Plaintiff's response does not address the substance of Mr. Goldschmidt's assertions. Rather, Plaintiff contends that because Mr. Goldschmidt is the former counsel to Defendants in this case, and not a party to this litigation, he lacks standing to file a Rule 11 motion on his behalf. Pl.'s Opp'n to Goldschmidt's Mot. for Sanctions at 1-2. Moreover, Plaintiff contends that Mr. Goldschmidt cannot be awarded the attorney's fees that he requests pursuant to Rule 11 because he is proceeding pro se and therefore has not incurred any such fees. Id. at 2.

   Even assuming arguendo that Mr. Goldschmidt has standing to bring his Motion for Rule 11 Sanctions, the Court concludes that the motion fails to meet the criteria necessary to sustain a Rule 11 sanction. Simply, Mr. Goldschmidt has not established that Plaintiff's Motion for Sanctions was presented for an improper reason, such as harassment or delay; rather, given the sheer length, depth, and breadth of Plaintiff's motion, it is evident that Plaintiff legitimately believed that improprieties had occurred and were continuing in this case. See Fed.R.Civ.P. 11(b)(1). Moreover, Plaintiff's claims were clearly warranted by existing law, even if Plaintiff ultimately lacked sufficient evidence to sustain all of her assertions under the law. See Fed.R.Civ.P. 11(b)(2). Finally, Plaintiff's contentions certainly had some evidentiary support, as evidenced by the Court's sanctioning of Defendants and Mr. Goldschmidt for their negligent failure to comply with their discovery obligations. Indeed, to a large extent, major disputes of material facts — rather than totally baseless claims — prevented the success of Plaintiff's ultimate request, i.e., default judgment in her favor. See Fed.R.Civ.P. 11(b)(3). Because Mr. Goldschmidt cannot meet the necessary criteria to establish a Rule 11 violation on the part of Plaintiff, the Court shall deny Mr. Stanley H. Goldschmidt's Motion for Sanctions for Violation of Federal Rule of Civil Procedure 11.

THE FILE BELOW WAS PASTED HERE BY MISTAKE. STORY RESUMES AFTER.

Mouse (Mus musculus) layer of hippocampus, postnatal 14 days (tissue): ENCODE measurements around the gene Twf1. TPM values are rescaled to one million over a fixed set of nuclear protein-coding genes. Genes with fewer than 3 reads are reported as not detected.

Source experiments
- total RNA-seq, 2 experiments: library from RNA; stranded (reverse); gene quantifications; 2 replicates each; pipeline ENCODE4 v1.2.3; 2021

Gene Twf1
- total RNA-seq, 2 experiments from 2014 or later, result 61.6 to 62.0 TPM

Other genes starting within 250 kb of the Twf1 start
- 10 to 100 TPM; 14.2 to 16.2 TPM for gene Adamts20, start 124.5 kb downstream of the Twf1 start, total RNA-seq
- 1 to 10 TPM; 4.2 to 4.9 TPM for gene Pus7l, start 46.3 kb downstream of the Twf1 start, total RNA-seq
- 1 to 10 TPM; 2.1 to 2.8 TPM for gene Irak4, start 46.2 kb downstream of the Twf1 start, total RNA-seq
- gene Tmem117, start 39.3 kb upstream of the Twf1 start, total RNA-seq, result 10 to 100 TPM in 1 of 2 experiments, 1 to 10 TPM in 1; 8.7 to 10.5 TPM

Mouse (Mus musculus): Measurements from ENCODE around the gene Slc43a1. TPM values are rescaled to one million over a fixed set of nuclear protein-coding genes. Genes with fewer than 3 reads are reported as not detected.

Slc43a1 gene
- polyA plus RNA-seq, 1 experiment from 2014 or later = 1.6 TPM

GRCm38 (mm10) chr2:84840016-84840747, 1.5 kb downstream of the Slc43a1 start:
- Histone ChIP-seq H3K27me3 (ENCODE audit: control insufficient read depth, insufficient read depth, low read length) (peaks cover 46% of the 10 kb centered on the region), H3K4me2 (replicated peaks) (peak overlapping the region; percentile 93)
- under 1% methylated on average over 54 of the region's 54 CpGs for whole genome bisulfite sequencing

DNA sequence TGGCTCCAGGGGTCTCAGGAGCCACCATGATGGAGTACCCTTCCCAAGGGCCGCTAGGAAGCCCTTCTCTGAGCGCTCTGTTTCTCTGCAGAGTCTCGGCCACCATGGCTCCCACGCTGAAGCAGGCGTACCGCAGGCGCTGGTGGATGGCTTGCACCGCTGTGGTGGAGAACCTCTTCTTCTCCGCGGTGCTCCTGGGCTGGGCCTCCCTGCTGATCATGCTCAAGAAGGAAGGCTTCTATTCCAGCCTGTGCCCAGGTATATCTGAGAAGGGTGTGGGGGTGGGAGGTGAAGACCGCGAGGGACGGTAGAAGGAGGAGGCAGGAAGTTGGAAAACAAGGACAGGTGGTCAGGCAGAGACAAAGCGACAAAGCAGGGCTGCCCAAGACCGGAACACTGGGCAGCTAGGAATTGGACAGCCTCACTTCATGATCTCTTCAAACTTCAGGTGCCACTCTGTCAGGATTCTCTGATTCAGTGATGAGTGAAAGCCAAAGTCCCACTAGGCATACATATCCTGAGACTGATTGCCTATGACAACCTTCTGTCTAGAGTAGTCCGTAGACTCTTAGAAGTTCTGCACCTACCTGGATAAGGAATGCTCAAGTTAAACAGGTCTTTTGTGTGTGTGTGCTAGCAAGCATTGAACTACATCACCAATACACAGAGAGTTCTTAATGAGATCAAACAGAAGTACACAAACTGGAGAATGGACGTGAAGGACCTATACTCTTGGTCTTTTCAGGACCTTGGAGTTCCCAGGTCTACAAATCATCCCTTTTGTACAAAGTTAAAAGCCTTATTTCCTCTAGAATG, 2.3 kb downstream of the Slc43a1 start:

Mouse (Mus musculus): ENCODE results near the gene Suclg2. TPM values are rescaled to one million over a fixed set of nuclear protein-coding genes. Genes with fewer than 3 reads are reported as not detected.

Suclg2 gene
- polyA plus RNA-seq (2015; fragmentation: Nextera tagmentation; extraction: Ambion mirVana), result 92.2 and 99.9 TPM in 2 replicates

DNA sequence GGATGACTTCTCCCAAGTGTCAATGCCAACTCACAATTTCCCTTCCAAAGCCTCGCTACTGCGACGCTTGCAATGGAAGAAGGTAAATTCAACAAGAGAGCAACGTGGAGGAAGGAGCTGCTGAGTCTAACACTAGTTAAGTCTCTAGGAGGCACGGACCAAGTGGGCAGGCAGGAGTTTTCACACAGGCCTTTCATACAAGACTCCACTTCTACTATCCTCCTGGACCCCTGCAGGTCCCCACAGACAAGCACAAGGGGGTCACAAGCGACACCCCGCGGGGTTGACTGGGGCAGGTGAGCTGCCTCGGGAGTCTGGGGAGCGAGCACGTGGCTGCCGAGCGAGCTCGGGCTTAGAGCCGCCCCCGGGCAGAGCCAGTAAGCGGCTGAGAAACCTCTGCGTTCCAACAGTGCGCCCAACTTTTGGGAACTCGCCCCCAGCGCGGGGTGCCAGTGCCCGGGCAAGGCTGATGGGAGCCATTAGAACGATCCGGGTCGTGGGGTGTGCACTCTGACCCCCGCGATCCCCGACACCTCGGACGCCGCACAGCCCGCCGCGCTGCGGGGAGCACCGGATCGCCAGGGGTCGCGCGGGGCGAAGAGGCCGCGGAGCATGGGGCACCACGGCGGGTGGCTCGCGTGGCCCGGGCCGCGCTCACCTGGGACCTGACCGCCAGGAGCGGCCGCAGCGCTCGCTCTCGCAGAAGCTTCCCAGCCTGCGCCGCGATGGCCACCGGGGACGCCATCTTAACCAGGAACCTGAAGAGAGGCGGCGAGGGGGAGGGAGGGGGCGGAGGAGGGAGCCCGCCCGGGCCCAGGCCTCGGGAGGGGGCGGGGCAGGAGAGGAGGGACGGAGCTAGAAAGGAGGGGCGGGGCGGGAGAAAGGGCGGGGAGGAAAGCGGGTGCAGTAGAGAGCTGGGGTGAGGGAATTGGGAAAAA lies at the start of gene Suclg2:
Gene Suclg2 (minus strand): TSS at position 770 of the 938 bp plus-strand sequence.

IV: CONCLUSION

   For the reasons set forth above, the Court shall grant-in-part and deny-in-part Plaintiff's Motion for Finding that Defendants and Their Prior Counsel, Stanley Goldschmidt, Esquire, Attempted to Perpetrate a Fraud Against This Court and For an Award of Appropriate Sanctions, and shall deny Mr. Goldschmidt's Motion for Sanctions Pursuant to Federal Rule of Civil Procedure 11. Moreover, the Court shall also deny as moot Defendants' Motion for Leave to File Affidavit in Support of their Opposition to Plaintiff's Motion for Sanctions, and Plaintiff's subsequent Motion to Strike Defendants' Affidavit. Pursuant to this Court's finding of a negligent violation of their discovery obligations in this case, Defendants and Mr. Goldschmidt are jointly and severally liable for a fine of $5,000.00, payable to Plaintiff, that must be paid before the start of trial in this case. An Order setting out these rulings and the date of a status conference to prepare for trial accompanies this Memorandum Opinion.